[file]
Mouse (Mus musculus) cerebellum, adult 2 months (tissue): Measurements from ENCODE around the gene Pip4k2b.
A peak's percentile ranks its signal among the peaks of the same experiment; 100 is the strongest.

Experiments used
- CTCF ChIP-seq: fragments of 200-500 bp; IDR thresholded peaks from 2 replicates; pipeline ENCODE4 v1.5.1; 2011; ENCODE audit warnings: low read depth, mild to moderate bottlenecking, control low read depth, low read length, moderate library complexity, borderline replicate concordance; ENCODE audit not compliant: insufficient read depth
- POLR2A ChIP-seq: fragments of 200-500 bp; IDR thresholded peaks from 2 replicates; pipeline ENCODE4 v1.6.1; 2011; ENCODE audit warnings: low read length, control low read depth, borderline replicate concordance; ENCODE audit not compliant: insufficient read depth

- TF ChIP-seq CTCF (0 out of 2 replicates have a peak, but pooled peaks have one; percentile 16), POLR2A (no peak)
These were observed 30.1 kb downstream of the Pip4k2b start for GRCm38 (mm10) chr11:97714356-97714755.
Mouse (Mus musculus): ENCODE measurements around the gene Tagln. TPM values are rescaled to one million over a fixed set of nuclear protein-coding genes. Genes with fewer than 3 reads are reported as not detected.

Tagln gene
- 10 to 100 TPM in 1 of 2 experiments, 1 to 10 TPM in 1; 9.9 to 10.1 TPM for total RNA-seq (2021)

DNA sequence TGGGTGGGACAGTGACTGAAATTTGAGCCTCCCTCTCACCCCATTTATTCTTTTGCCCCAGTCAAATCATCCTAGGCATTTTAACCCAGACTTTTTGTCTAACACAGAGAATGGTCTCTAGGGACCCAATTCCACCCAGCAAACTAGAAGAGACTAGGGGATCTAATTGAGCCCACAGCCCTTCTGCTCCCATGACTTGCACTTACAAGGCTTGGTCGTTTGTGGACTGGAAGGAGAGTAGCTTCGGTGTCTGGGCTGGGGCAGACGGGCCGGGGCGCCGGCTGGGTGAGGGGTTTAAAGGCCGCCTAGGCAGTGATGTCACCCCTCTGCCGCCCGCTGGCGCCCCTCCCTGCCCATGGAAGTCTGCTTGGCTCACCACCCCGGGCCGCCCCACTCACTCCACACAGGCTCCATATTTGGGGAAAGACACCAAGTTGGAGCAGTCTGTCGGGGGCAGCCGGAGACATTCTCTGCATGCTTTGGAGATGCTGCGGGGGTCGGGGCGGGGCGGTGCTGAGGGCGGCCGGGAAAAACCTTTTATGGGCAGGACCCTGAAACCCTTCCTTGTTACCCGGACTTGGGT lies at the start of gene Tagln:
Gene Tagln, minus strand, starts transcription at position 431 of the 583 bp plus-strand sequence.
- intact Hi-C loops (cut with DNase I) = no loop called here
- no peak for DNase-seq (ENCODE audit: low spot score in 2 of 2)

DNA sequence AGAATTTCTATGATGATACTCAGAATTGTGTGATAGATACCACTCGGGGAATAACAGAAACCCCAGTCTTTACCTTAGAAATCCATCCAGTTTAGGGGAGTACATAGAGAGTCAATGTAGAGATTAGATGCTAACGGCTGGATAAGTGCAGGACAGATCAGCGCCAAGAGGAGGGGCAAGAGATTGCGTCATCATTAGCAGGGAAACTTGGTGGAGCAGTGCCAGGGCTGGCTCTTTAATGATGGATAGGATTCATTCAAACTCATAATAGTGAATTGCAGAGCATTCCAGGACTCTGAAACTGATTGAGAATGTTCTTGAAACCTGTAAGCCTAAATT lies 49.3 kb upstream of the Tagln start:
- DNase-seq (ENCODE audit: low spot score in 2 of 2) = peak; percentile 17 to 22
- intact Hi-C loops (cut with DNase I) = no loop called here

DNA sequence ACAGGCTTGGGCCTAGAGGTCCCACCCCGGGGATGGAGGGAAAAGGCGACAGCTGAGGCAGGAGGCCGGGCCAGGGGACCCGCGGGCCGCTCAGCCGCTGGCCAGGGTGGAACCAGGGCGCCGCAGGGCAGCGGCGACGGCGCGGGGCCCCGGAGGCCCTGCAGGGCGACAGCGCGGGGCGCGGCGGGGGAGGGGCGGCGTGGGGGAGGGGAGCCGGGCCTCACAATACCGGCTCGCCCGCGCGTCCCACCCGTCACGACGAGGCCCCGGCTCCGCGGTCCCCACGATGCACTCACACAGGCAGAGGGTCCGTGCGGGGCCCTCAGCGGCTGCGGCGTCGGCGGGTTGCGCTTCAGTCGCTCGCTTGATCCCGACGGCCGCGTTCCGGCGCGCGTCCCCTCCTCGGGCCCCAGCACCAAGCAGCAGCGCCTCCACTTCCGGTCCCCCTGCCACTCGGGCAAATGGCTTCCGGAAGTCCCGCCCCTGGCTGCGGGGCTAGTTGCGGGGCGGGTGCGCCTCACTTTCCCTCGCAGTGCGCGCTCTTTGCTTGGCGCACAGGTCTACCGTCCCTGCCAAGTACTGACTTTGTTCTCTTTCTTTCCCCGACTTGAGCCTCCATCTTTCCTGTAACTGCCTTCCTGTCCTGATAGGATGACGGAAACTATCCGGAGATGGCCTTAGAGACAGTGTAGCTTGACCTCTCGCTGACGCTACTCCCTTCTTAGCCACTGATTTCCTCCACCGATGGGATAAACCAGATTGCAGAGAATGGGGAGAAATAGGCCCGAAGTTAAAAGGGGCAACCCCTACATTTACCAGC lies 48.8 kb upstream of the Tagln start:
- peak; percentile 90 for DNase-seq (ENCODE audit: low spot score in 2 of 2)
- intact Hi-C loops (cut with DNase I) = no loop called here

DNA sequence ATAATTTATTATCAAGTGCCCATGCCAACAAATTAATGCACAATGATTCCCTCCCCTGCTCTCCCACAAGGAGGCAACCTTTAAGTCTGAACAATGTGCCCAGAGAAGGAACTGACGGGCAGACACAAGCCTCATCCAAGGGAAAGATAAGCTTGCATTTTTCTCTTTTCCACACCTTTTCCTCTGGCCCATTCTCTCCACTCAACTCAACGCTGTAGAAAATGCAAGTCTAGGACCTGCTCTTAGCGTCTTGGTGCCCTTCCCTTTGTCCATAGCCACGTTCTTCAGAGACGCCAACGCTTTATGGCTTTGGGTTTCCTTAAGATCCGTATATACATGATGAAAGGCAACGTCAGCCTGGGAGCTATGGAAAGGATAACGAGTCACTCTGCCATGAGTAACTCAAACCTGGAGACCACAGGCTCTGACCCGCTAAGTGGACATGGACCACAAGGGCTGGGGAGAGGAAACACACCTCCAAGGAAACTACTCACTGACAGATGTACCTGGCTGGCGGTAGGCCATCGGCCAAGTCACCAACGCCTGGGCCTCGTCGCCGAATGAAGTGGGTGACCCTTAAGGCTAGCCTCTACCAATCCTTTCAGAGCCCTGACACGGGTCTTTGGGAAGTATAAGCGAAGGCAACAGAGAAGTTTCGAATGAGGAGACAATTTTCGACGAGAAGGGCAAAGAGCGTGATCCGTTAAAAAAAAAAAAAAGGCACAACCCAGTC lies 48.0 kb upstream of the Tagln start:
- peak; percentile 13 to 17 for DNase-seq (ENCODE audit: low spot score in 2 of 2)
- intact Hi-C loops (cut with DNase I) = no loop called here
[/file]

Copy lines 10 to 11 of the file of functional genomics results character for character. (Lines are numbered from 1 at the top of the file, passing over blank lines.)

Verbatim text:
- 10 to 100 TPM in 1 of 2 experiments, 1 to 10 TPM in 1; 9.9 to 10.1 TPM for total RNA-seq (2021)

DNA sequence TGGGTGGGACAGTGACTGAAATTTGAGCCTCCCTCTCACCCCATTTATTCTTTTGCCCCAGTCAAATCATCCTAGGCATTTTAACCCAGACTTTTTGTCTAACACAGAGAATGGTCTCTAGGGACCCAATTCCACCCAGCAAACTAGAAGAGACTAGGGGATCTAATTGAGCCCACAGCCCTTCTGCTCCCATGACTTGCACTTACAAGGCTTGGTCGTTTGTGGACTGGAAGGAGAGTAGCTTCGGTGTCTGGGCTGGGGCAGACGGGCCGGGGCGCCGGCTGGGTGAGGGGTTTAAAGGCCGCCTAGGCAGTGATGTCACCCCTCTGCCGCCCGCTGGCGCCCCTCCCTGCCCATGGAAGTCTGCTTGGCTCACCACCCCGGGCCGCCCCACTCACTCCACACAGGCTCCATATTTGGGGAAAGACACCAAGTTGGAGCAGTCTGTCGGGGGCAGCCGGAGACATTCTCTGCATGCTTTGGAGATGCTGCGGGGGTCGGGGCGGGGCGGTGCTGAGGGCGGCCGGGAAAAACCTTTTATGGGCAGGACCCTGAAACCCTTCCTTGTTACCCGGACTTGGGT lies at the start of gene Tagln: